The corona pandemic has a wide range of effects on our cities and many observers speak of cities in crisis. Some of the effects are short term and immediate (closure of shops, bars, schools, museums, collapse of parts of the economy etc.), some will be long term. One of these short-term measures with an eventual long-term effect is discussed with a positive undertone: the opening up of temporary additional cycling lanes or even the closure of streets for cars.
It seems that the pandemic opens up new pathways for change in urban mobility policies. Many cities world-wide started experiments and implemented measures that stand for the principles of sustainable urban mobility. A colleague at University of North Carolina at Chapel Hill has built up a data base with examples from all over the globe and has already collected 544 entries (as of 2 June 2020, link). A popular example is Brussels (with plans to transform the inner city into a pedestrian zone) but there are also other cities such as Munich, Berlin, Milan etc. installing so called pop-up cycling lanes and giving more space for cycling.
The reason why local governments are doing this are clear and straight forward. Due to the pandemic more people are not using public transport because it is not in service (or considered to be too risky). A recent German study found that decrease of use of public transport was about 75%. People walk or cycle instead and cyclists benefit from nearly empty streets due the lock down. In fact, local government needs to reorganize public space for pedestrians and cyclists in order to respect the 1.5 meter social distancing rule. So is this a window of opportunity for a path-breaking change?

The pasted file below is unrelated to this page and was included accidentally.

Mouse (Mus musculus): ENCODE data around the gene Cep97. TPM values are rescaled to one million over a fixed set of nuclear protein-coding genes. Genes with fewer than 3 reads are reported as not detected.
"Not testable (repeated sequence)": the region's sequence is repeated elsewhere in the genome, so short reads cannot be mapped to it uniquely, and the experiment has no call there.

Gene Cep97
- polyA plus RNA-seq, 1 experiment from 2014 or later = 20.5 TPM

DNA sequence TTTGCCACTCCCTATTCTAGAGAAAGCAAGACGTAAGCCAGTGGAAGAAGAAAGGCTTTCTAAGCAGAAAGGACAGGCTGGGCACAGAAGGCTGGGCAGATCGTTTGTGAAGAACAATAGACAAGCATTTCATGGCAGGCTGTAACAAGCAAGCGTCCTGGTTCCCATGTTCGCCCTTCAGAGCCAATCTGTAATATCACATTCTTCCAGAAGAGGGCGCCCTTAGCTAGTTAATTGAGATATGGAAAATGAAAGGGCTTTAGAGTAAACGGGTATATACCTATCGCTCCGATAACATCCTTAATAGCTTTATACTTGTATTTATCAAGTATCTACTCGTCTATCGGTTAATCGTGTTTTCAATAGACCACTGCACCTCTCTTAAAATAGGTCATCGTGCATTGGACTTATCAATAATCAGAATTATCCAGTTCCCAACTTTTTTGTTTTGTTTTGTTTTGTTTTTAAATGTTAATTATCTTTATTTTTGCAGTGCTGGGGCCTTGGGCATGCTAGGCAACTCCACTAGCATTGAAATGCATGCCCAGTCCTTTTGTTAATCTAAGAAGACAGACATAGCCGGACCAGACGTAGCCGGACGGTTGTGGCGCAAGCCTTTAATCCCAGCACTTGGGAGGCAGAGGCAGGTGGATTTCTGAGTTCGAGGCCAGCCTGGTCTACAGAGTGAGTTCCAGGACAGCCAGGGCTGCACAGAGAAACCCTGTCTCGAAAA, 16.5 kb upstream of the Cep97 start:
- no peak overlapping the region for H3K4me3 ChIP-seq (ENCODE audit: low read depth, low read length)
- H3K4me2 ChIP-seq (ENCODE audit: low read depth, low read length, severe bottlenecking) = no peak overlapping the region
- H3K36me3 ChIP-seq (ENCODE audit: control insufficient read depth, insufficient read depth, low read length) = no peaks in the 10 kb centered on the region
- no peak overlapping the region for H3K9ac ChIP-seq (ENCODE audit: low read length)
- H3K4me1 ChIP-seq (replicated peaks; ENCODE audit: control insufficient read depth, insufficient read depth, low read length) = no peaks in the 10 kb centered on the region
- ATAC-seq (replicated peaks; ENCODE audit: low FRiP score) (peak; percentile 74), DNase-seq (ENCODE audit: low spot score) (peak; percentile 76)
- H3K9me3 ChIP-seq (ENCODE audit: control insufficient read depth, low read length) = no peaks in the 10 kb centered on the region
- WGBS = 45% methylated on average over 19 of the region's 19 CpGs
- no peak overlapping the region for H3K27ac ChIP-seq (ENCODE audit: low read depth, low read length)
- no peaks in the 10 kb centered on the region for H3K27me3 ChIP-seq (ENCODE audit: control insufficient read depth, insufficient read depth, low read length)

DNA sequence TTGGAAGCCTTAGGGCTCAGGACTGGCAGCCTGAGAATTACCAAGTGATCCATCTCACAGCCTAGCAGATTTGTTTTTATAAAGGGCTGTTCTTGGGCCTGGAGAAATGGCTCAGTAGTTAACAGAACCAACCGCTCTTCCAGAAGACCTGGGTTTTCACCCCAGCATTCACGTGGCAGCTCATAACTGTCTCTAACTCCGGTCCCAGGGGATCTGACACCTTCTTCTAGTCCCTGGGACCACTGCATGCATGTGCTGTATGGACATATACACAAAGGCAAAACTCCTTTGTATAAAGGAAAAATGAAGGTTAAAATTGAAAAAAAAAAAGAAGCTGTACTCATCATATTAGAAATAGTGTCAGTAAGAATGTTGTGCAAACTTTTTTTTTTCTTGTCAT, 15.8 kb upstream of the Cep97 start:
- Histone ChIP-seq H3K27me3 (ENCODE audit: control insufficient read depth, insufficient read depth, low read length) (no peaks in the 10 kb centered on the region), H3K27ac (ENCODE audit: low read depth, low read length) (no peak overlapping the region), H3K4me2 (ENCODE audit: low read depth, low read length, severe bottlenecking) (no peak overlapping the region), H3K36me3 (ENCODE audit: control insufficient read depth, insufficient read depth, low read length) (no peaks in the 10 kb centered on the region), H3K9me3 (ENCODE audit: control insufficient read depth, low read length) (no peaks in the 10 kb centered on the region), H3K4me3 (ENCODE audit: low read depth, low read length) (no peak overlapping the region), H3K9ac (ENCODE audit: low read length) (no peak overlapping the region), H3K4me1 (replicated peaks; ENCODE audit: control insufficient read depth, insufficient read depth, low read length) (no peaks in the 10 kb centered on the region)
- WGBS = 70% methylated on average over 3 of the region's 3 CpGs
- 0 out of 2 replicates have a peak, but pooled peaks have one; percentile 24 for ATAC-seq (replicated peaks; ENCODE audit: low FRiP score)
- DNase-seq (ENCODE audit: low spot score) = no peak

Will the pandemic change a) our mobility behaviour and b) the priorities of local transport policies? Will there be a long-term effect? It’s much too early for a comprehensive evaluation but we need to take some aspects into consideration.
First of all, there are regulatory problems. Many pop-up cycling lanes are temporary installations. Transforming a street (or larger parts of a street) into a permanent cycling lane usually needs longer decision-making procedures. However, some local governments announced that the measures will be permanent.
But the rise (and enthusiasm) for pop-up cycling lanes raises another problem. A study shows for Germany that during the Covid 19 pandemic, car travel increased but distances are shorter. So the real problem is the demise of public transport. I would be more concerned about the eventual damage Covid 19 is doing to public transport. It’s not only the financial losses but an eventual loss of trust into public transport. In addition we found in our own studies that supporting cycling in inner urban areas attracts more commuter traffic. Commuters learn fast that car traffic is easier due to successful cycling policies. The result is more bikes – and more cars in the city.
To conclude: the window of opportunity is open but it much depends on the wider political environment (European Green Deal, support for municipalities and public transport providers, regional mobility strategies, bicycle highways etc.) to make this a success story.
In next week’s contribution to EURA Conversations Susanne Søholt offers some thoughts on “People’s responses”.